Automate manual work

This sounds quite obvious, but the more you automate, the faster you can work. The common targets for automation improvements are:

  • Deployment: is it completely manual? Does it take multiple commands to run?
  • Testing: are you always running the same manual sanity test that you could automate?
  • Build: does the build require manual steps that could be avoided
  • Other: each project and team is different and there always can be other things that you would prefer from having done by a machine

Sometimes automation can be part of a normal feature development, other times it may be good to bring it up with your team and try to get it actually scheduled (if this is a significant amount of work).

Help with the requirements / stories - look ahead

If the first time a development team sees stories is when they are coming to the sprint, it is a bad sign. It often results in requirements that are not well understood, tasks that are not really feasible and a poor planning and estimation. All of these can impact flow. What you can do is to look ahead, try to understand the upcoming stories and think how will you implement them. If they are clear, great- make a note of that. If not- perhaps a chat with Business Analyst or Product Owner can help here. These quick action can save hours in the future when the unclear story makes it to the team and someone goes ahead and implements it anyway. It is often stated that about 10% of everyone’s time in an agile team is usually spent on backlog grooming.


Talk to your testers- then write more tests

Most people understand that adding tests improves the quality of the product and productivity of the team. What is often not so clear is what tests to write. I suggest a slightly more human focused approach here. If you have dedicated testers (or someone else filling that role) talk to them to find out what testing they are doing. The main two types of testing are scripted testing and exploratory testing. To have a basic understanding of both, I strongly recommend a short video presentation from a conference by Rosie Hamilton where she defines and compares the two approaches. What can you do as a developer then? Maybe you can help testers with automating something that takes hours, days or weeks of their time. Doing that frees them to focus on something more unique and difficult for others to carry out (like for example exploratory testing). In the meantime, you will have the feedback from scripted tests automatically and at will when you (or your Continuous Integration) runs them. Your long term goal should be trying to automate as much of the scripted work as possible. Automating scripted tests is a large discipline in itself, but there is nothing stopping developers from helping in that department or being pioneers in their teams or organisations. It is a good place to bring back the famous relationship between the cost of a bug-fix and the phase of the feature delivery. Think here about the cost in terms of productivity rather than strictly money:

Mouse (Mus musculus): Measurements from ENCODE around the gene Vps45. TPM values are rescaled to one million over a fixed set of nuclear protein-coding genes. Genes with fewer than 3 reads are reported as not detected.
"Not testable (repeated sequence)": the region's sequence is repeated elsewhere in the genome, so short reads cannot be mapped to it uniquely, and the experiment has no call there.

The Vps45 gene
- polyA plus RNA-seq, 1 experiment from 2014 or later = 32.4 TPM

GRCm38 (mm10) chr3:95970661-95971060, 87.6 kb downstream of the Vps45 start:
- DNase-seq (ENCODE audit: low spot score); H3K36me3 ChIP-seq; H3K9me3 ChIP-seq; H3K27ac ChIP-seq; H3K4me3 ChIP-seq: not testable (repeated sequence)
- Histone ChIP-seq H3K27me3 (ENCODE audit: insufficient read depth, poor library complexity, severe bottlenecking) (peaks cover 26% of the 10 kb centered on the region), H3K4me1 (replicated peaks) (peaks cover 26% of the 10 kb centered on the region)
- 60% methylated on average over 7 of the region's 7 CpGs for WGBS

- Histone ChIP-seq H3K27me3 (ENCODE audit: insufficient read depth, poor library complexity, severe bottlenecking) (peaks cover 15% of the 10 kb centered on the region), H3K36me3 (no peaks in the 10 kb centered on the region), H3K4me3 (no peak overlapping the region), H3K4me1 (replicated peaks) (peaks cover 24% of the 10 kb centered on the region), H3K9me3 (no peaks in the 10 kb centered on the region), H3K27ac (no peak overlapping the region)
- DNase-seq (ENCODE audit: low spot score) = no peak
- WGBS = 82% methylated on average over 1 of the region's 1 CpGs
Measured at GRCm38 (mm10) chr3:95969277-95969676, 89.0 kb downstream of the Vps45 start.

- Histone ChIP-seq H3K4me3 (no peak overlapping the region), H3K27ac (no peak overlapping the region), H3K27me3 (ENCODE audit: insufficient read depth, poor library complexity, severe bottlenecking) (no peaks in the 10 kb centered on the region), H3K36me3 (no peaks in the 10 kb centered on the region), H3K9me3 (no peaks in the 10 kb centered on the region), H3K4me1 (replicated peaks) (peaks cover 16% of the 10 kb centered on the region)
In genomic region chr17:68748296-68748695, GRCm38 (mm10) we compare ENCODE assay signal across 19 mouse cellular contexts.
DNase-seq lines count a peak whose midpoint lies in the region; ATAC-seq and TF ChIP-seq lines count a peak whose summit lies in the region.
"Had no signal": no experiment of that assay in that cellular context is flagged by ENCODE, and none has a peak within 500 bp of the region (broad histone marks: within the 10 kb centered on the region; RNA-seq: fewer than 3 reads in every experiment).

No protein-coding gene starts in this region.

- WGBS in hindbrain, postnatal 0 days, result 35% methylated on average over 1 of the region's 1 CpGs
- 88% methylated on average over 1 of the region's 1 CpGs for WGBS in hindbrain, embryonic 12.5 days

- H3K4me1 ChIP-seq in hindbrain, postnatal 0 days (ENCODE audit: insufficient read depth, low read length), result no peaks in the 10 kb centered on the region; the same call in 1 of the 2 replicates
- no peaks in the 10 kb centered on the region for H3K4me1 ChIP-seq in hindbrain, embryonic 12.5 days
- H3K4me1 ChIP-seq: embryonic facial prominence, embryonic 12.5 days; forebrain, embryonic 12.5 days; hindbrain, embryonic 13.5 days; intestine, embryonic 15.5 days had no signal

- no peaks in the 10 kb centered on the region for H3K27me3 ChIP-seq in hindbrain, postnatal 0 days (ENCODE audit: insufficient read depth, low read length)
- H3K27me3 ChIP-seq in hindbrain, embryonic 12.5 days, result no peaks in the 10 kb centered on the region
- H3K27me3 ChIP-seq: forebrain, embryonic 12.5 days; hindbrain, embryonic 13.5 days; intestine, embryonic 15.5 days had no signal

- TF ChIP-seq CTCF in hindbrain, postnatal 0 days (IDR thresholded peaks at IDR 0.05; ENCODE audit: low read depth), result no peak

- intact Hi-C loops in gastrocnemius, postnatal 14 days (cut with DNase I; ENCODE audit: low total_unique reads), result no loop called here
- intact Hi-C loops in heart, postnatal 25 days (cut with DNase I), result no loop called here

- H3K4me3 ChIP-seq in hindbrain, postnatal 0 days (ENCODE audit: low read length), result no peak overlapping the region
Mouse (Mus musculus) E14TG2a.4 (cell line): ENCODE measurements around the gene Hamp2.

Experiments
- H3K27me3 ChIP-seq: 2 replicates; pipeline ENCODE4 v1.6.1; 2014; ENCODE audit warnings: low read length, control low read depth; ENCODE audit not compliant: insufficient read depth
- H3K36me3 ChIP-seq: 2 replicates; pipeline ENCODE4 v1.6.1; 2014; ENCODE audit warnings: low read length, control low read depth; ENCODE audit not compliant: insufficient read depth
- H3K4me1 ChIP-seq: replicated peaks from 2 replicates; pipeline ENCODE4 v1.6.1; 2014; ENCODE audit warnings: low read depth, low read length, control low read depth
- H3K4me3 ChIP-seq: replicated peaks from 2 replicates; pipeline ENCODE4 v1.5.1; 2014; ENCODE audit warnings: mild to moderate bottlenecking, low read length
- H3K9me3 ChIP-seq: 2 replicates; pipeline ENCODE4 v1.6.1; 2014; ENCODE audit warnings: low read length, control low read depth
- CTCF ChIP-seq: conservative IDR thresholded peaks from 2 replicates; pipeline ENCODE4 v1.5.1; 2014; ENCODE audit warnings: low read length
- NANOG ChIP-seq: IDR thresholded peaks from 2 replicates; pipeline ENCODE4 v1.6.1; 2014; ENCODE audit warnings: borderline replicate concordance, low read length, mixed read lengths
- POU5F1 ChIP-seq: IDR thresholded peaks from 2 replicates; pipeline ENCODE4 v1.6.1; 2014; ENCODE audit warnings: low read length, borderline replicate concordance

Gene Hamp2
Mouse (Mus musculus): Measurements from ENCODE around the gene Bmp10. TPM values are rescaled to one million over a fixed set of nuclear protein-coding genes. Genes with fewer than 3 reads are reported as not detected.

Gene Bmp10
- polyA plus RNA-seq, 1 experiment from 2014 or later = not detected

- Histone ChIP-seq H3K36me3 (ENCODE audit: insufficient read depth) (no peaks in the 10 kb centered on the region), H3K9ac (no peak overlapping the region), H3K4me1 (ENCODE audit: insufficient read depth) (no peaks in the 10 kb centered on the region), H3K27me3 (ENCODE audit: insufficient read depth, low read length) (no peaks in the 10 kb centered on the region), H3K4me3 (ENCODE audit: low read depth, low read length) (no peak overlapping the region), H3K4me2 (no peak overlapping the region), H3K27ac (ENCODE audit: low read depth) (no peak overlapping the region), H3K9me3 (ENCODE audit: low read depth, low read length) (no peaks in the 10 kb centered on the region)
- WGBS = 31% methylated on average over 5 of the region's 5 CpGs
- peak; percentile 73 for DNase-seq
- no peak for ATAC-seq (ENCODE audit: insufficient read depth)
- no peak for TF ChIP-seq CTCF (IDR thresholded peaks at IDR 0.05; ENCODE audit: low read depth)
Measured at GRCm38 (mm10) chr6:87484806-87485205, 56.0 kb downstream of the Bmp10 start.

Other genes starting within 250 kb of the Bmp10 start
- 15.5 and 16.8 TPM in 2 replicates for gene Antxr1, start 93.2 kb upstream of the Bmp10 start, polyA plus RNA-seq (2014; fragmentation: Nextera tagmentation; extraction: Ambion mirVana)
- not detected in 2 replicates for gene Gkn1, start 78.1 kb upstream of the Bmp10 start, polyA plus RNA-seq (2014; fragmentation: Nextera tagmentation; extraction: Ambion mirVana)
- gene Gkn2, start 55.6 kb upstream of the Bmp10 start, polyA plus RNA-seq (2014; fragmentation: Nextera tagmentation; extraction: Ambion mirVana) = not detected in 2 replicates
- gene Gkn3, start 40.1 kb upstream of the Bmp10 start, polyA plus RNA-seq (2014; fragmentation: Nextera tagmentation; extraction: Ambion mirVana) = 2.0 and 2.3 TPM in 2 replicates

Get your Product Owner / Business Analyst engaged

It is one thing to have a bug, and another to build a feature that was wrongly specified from the start. If you are unsure about anything, or working on a complex feature, get the Product Owner involved early. If the feature will take a few weeks to complete, but you can show something one week in, this early feedback can be invaluable. Not only you will be sure that you are doing the right thing, you give your stakeholder a chance to make any last minute corrections. This close cooperation with your client is expressed in at least 3 out of 4 postulates stated by the Agile Manifesto.